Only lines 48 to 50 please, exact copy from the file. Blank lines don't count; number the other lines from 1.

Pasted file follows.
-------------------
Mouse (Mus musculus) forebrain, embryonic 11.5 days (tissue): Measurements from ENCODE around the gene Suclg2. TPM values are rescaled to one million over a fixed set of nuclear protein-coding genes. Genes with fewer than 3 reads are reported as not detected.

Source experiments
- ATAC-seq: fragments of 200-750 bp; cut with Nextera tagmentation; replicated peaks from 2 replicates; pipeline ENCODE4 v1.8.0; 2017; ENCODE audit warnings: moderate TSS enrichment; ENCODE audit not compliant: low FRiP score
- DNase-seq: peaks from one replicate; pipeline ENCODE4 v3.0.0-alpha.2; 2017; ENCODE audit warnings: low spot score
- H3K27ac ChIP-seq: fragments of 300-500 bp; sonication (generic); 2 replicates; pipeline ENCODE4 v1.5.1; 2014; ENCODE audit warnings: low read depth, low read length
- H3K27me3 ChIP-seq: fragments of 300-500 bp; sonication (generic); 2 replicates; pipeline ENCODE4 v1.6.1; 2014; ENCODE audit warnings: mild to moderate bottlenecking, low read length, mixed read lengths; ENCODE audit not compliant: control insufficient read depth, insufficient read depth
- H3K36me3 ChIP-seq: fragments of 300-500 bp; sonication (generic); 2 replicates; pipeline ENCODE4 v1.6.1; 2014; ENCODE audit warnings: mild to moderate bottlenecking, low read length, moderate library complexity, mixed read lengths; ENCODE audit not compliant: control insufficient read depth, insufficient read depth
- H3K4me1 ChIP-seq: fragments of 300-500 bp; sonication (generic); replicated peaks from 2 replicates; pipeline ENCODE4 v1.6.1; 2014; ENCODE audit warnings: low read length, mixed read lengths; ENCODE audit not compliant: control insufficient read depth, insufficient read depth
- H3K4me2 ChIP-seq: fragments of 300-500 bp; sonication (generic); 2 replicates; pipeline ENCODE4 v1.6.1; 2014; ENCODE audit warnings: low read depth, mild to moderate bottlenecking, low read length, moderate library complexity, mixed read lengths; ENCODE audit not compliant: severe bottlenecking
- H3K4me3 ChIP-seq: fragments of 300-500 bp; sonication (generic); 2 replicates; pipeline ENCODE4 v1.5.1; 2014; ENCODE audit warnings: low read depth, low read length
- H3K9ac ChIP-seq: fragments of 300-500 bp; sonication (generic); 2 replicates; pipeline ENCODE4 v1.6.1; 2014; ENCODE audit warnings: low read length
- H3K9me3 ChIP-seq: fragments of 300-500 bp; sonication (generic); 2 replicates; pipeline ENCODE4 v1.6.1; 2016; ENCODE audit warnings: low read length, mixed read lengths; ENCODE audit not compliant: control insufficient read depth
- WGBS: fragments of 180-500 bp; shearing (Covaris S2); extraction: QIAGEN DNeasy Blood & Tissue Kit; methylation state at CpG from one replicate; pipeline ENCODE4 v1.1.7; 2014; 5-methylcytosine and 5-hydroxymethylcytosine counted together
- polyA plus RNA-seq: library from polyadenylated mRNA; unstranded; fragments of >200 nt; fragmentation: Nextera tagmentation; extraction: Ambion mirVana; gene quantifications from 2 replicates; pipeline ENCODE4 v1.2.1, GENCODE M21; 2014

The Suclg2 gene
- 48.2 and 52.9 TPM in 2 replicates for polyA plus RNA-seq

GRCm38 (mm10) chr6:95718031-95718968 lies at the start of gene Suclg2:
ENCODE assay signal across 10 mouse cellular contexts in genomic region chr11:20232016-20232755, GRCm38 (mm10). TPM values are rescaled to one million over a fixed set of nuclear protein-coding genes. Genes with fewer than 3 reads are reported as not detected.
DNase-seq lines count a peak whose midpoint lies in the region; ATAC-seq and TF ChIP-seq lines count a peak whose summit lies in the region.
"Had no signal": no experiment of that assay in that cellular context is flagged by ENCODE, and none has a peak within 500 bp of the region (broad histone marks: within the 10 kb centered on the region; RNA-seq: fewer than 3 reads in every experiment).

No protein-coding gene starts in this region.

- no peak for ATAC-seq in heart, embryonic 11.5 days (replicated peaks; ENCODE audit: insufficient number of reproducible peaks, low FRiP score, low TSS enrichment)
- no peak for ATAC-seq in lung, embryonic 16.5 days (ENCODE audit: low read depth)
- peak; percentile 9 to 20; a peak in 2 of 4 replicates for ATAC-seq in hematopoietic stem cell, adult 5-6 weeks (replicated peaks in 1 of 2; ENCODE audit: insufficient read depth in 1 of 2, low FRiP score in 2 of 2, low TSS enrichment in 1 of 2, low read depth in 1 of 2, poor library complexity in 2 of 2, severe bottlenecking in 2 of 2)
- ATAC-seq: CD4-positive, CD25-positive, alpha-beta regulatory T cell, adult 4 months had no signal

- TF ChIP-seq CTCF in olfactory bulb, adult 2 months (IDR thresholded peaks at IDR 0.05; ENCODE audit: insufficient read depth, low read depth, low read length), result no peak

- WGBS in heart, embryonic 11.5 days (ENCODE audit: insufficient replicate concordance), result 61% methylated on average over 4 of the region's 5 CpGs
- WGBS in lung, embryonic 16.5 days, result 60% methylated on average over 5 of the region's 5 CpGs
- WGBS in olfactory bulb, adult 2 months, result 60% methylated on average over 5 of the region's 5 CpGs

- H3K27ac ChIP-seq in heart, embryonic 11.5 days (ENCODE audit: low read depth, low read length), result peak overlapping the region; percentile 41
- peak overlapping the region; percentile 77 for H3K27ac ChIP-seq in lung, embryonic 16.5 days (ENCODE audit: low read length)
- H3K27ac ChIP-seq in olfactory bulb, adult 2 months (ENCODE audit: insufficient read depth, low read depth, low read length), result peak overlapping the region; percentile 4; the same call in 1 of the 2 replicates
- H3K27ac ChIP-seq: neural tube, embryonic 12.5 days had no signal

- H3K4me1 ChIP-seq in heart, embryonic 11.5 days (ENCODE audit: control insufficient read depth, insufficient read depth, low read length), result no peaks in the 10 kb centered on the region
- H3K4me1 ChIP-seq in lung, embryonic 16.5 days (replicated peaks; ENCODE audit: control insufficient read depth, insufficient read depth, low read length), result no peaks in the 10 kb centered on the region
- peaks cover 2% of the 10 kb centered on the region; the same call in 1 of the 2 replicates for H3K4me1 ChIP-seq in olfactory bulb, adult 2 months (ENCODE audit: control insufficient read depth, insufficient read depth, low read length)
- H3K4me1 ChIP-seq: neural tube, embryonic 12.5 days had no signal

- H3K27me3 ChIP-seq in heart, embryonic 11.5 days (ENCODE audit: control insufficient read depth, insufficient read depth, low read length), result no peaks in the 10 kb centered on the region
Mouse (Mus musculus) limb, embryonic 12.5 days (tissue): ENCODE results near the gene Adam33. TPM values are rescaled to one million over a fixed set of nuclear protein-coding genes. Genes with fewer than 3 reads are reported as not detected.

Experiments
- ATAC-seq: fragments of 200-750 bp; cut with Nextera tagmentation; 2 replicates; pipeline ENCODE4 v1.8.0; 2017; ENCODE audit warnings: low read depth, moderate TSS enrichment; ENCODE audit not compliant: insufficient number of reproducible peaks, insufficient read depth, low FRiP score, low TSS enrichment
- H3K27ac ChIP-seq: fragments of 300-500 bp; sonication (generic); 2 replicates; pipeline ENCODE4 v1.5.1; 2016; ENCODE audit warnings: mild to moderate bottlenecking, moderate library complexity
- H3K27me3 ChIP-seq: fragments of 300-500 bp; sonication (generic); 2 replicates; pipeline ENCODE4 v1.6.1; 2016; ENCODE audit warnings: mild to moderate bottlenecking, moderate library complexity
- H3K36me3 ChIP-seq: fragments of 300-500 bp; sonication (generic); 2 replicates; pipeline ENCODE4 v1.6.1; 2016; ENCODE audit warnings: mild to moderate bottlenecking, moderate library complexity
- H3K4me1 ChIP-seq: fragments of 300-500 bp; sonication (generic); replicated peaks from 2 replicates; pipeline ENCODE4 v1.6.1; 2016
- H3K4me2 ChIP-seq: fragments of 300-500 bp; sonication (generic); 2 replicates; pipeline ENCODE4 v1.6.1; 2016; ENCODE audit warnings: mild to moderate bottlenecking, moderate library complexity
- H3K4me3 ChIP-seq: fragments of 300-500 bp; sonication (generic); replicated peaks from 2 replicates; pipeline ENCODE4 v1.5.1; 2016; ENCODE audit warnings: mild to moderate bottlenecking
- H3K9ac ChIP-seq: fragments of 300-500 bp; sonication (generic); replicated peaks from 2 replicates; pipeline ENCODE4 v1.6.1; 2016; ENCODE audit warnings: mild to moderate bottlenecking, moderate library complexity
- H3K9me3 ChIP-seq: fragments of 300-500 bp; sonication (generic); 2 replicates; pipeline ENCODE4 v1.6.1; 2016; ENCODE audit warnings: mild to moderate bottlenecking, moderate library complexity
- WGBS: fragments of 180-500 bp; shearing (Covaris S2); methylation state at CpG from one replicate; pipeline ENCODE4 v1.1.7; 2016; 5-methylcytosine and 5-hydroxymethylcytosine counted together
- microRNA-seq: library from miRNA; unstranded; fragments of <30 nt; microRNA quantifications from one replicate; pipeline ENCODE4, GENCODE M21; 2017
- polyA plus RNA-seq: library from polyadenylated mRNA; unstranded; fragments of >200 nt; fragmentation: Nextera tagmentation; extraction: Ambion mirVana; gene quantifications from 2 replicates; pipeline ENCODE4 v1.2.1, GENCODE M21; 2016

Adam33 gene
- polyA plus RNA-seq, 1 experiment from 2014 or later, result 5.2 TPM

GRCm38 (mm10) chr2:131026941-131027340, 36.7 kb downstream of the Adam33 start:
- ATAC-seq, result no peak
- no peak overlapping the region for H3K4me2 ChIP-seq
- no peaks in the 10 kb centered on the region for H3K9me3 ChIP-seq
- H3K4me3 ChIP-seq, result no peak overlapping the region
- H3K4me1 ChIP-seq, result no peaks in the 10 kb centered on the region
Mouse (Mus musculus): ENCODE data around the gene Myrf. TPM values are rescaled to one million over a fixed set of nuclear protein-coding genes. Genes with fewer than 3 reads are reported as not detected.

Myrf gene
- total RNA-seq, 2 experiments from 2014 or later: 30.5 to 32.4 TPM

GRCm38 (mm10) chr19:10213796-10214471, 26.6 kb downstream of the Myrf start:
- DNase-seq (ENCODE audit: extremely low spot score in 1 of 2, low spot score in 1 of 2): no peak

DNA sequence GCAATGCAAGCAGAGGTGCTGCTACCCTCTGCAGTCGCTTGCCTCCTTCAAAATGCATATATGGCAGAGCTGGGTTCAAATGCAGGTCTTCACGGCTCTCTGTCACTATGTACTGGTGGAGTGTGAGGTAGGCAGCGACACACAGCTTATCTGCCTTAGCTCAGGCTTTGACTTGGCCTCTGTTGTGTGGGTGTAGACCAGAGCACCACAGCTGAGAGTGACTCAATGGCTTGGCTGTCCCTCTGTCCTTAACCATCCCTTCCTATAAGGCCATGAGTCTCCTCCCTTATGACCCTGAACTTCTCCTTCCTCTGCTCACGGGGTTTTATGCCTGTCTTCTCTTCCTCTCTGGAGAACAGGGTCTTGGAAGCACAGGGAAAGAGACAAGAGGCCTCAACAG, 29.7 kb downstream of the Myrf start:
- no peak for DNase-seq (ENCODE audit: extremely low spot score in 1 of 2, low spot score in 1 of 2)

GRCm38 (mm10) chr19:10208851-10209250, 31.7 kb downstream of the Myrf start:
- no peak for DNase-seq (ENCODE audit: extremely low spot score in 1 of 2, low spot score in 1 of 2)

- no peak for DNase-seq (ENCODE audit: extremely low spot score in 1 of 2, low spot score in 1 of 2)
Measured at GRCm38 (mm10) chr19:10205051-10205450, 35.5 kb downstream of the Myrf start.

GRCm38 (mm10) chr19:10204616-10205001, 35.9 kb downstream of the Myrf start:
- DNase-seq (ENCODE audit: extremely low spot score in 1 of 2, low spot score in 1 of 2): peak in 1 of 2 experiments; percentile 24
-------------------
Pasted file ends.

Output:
- H3K9ac ChIP-seq: fragments of 300-500 bp; sonication (generic); replicated peaks from 2 replicates; pipeline ENCODE4 v1.6.1; 2016; ENCODE audit warnings: mild to moderate bottlenecking, moderate library complexity
- H3K9me3 ChIP-seq: fragments of 300-500 bp; sonication (generic); 2 replicates; pipeline ENCODE4 v1.6.1; 2016; ENCODE audit warnings: mild to moderate bottlenecking, moderate library complexity
- WGBS: fragments of 180-500 bp; shearing (Covaris S2); methylation state at CpG from one replicate; pipeline ENCODE4 v1.1.7; 2016; 5-methylcytosine and 5-hydroxymethylcytosine counted together